Last Updated on Sunday, 4 February 2018, 17:34 by Denis Chabrol
Guyana Goldfields/ Aurora Gold Mines (AGM) intends to invest US$120 million in conducting underground gold mining for the first time in Guyana’s history, company officials announced Sunday.
AGM’s President and Chief Executive Officer, Scott Caldwell said “we want to become the premier underground gold miner in Guyana and South America” in another four years.
In addition to four studies, valued at US$1 million each, he said tests on the hydrology, soil and rock mechanics, have shown that there is no seepage from the Cuyuni River to the area where underground mining would be conducted.
“Today, we don’t see any seepage from the river and it’s all coming from below and we are just not doing this and popping up. What it’s coming from are old exploration holes; they were drilled and they weren’t capped and weren’t filled and so water is coming from the old exploration holes,” he said. He virtually ruled out seepage from the river into the underground pits because the rock structure is very sturdy.
A feasibility study on underground mining, he said, was nearing completion and would be available by the end of the month. Currently, one of the pits is minus 200 meters and going another 50 meters would impact on the nearby Cuyuni River. “Then the pit walls get to the point where they start to reach the river and obviously we can’t mine the river or move the Cuyuni River out. We will not do that,” he said.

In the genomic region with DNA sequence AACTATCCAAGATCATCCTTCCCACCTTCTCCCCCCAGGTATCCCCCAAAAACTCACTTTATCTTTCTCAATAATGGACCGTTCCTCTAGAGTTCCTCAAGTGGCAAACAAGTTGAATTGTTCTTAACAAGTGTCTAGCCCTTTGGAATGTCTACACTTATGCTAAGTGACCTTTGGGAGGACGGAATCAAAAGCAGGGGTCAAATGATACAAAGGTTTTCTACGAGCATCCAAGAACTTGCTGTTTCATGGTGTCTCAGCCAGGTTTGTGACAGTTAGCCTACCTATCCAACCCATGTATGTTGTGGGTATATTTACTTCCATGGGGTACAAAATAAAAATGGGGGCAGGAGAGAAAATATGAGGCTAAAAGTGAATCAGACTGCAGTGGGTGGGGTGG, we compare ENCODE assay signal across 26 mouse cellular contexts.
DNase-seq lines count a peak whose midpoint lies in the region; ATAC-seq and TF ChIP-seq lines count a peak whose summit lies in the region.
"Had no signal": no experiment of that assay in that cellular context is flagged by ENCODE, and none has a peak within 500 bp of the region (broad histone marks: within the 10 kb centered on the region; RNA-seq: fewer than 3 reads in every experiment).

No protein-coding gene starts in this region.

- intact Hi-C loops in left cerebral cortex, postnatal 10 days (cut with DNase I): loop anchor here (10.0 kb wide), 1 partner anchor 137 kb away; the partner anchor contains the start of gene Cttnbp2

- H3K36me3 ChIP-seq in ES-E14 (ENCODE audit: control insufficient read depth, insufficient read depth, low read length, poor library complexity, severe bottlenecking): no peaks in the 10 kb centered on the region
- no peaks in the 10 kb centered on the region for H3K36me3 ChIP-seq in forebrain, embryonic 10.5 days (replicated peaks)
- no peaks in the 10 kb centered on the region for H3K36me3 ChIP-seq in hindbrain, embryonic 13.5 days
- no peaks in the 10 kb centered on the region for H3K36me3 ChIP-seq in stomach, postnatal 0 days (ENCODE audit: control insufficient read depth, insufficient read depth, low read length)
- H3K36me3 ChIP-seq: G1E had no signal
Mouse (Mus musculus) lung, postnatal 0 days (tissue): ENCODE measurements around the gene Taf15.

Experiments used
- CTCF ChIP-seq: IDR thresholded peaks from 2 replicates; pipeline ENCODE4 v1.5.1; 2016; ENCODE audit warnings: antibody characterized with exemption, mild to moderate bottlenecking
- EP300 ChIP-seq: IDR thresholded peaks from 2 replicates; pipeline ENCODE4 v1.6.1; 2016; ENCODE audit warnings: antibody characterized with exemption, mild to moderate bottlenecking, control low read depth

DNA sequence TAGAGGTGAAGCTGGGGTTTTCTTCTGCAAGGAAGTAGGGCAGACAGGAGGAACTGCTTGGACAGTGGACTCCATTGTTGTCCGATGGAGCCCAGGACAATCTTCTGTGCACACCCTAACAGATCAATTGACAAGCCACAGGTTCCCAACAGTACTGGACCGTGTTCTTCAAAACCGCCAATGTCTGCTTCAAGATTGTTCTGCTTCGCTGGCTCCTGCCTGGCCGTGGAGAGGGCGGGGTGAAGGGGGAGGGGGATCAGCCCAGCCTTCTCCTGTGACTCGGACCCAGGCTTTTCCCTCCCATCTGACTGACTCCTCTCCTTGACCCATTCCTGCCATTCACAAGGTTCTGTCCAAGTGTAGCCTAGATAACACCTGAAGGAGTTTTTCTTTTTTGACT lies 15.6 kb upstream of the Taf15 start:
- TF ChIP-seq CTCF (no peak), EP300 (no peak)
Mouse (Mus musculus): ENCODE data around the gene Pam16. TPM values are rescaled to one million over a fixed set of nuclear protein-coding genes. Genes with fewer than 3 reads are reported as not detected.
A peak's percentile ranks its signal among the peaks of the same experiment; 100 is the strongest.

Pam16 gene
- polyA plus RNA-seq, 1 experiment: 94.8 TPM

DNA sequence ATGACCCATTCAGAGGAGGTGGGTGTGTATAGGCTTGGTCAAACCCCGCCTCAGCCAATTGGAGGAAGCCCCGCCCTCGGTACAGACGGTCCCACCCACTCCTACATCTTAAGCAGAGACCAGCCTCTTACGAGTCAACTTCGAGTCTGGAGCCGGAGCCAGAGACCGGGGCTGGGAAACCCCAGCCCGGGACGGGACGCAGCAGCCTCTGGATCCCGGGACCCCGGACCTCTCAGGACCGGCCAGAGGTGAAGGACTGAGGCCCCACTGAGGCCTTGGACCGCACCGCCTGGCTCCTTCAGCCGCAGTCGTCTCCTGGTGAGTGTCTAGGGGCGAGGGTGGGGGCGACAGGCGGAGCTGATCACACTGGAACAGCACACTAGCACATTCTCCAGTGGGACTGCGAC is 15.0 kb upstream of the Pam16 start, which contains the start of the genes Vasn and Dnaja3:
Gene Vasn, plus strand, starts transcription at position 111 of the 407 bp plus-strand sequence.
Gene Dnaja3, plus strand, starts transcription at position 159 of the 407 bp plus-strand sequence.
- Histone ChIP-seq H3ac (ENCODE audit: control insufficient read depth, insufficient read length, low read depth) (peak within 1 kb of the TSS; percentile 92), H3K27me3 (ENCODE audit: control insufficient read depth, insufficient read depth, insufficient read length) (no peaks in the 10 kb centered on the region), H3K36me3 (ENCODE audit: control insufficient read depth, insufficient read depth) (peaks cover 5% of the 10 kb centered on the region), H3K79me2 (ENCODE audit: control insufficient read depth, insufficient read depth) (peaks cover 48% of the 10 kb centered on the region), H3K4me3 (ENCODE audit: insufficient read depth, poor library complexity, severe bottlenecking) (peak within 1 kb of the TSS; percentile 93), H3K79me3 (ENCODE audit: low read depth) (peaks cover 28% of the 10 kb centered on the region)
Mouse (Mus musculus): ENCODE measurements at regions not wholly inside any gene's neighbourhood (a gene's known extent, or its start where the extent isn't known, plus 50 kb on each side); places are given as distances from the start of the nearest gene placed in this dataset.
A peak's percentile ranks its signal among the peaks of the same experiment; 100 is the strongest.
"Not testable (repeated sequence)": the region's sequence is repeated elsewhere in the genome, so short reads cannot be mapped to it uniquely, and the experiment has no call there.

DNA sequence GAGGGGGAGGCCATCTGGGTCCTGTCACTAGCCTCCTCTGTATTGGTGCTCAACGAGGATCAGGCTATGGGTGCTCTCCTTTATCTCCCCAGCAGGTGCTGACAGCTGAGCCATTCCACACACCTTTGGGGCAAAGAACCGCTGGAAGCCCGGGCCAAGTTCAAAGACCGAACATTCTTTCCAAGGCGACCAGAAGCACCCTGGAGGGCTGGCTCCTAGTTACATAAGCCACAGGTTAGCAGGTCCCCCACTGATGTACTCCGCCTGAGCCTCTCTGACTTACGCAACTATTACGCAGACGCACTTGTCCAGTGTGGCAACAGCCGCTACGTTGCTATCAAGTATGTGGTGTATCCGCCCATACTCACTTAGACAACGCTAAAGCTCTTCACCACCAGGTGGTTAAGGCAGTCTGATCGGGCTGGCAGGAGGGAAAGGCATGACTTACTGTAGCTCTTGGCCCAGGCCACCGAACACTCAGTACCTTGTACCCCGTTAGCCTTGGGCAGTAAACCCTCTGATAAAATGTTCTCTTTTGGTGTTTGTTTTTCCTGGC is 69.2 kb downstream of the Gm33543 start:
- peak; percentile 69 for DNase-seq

AGM last year produced 160,000 ounces of gold at a gross value of almost US$200 million.
The company intends to employ 150 permanent workers for its underground operations to extract more than two million ounces of gold. Cauldwell said the underground mine operations would result in “less surface disturbance” of the environment.
Dating back to 2012, AGM had known that it would have engaged in underground gold mining, and now Cauldwell said would be the best time to extract the higher quality gold at a cheaper price. “Gold prices are better and we see the opportunity to do so,” he said.
The company is currently exploring several other sites, with the aim of finding more reserves.
The CEO said workers earmarked for the project would be trained carefully over a period of time as part of safety requirements.